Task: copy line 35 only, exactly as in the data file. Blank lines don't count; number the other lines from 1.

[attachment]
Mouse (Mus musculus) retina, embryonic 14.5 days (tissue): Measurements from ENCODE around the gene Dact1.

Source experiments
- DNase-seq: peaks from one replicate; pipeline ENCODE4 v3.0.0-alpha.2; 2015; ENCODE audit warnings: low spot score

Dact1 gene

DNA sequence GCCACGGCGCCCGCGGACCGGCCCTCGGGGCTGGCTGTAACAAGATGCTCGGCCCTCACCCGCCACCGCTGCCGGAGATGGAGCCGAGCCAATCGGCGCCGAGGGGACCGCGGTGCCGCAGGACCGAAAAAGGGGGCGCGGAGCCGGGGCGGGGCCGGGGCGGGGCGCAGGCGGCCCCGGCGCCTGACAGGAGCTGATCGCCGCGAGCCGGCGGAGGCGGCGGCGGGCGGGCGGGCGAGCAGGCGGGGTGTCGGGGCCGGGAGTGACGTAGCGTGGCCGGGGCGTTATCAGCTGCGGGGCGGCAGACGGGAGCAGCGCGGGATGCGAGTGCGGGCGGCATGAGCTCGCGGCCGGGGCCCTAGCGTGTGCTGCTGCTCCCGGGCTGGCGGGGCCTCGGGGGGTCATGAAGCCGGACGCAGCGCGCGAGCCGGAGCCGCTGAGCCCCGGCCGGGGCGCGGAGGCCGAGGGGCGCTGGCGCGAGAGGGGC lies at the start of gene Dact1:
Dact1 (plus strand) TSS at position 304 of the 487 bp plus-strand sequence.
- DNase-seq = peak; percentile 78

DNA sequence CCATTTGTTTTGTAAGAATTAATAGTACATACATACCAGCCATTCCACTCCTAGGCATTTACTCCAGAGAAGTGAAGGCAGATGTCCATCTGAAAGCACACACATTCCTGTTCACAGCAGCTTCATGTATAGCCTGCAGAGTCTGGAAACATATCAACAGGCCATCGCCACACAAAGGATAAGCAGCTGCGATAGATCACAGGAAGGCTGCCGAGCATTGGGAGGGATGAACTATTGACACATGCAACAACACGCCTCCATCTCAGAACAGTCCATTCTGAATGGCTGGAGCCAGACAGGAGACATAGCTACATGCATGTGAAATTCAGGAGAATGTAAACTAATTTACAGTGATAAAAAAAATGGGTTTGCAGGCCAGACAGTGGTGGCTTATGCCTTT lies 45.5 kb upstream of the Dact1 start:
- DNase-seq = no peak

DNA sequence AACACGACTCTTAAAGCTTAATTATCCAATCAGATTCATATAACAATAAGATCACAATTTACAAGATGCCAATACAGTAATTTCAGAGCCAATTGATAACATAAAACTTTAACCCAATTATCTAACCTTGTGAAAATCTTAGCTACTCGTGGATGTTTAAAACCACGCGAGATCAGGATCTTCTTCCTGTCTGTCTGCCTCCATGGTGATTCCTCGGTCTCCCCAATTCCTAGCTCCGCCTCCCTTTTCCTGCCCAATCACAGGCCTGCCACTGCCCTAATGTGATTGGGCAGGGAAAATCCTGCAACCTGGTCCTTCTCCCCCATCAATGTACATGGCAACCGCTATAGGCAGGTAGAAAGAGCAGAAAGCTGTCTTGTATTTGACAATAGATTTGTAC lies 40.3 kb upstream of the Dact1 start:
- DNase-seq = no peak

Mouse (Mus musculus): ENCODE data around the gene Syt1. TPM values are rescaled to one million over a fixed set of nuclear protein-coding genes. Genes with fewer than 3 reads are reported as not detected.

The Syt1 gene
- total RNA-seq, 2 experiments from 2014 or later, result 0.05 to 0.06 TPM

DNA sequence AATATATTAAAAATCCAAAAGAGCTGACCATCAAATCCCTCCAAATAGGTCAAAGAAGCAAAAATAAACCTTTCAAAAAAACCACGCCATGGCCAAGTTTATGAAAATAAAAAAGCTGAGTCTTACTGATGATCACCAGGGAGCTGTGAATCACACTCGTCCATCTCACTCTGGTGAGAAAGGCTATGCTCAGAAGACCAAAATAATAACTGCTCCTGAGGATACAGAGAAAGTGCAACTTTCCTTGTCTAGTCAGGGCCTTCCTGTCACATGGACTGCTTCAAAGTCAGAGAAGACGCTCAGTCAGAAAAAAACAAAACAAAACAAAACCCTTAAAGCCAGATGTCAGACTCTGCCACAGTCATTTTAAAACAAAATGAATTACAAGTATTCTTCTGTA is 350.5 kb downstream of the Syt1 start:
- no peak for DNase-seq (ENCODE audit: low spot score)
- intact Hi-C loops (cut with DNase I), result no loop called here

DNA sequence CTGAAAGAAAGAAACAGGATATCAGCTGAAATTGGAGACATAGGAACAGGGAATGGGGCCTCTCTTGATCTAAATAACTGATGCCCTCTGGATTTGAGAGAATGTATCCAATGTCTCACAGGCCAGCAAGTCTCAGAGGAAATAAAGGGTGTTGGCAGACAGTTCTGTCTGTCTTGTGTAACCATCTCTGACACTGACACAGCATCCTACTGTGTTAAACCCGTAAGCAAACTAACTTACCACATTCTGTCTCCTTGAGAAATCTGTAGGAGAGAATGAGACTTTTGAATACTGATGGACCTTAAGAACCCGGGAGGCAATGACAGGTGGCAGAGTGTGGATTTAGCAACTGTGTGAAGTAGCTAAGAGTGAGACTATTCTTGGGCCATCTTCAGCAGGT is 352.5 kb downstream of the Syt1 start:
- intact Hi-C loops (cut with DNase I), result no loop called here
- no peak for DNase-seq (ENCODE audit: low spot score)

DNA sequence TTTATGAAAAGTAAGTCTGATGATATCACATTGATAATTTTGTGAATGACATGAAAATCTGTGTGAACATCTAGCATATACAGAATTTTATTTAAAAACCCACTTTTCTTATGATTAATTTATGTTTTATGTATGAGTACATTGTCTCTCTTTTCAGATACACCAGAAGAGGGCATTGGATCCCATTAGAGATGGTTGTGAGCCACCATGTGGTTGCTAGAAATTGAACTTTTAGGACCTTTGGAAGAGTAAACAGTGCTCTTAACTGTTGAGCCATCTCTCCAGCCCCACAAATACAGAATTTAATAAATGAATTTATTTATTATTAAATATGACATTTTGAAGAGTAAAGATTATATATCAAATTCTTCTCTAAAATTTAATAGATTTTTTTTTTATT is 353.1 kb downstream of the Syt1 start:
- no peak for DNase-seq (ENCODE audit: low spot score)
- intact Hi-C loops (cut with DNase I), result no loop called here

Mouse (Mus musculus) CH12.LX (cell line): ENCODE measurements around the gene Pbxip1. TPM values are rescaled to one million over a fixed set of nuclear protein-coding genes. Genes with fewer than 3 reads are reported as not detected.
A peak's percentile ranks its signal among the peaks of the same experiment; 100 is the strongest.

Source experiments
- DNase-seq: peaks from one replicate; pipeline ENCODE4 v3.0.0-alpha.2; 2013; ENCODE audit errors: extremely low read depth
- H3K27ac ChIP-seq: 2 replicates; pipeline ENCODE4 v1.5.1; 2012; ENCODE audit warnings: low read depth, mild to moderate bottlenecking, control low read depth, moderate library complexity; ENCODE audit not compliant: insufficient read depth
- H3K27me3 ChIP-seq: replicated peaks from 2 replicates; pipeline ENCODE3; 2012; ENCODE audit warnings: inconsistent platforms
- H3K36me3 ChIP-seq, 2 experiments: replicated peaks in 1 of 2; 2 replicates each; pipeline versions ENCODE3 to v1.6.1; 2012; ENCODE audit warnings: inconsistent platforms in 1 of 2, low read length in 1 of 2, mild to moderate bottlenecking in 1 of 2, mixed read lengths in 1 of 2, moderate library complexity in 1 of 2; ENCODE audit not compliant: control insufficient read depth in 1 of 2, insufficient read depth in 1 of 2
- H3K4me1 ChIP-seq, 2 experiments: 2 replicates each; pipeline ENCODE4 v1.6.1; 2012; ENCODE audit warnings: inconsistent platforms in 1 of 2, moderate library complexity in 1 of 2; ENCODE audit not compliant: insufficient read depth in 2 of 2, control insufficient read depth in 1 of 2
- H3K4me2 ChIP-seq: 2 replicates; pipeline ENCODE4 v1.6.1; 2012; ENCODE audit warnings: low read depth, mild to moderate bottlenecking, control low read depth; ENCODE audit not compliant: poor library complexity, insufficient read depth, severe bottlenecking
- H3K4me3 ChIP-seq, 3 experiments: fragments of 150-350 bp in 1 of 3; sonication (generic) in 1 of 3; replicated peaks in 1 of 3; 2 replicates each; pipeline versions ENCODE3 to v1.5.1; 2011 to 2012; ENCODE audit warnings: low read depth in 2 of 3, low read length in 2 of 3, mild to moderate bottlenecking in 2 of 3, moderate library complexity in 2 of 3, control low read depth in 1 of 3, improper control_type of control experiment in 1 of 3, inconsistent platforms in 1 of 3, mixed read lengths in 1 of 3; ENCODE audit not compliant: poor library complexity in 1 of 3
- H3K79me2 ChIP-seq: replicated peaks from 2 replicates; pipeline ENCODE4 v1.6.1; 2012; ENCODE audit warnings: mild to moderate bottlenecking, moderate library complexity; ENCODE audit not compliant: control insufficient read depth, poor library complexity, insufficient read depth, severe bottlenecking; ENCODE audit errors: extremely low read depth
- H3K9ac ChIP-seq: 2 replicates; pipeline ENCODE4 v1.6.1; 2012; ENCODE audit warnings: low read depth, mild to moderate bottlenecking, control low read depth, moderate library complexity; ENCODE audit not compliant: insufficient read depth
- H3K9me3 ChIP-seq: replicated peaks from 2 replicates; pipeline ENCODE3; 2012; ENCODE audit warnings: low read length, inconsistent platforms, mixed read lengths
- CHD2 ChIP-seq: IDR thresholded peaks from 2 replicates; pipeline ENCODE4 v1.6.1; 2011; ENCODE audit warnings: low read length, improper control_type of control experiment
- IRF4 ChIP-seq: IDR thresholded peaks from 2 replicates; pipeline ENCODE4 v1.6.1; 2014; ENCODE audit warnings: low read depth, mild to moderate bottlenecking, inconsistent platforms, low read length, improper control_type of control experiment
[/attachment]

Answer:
- H3K9ac ChIP-seq: 2 replicates; pipeline ENCODE4 v1.6.1; 2012; ENCODE audit warnings: low read depth, mild to moderate bottlenecking, control low read depth, moderate library complexity; ENCODE audit not compliant: insufficient read depth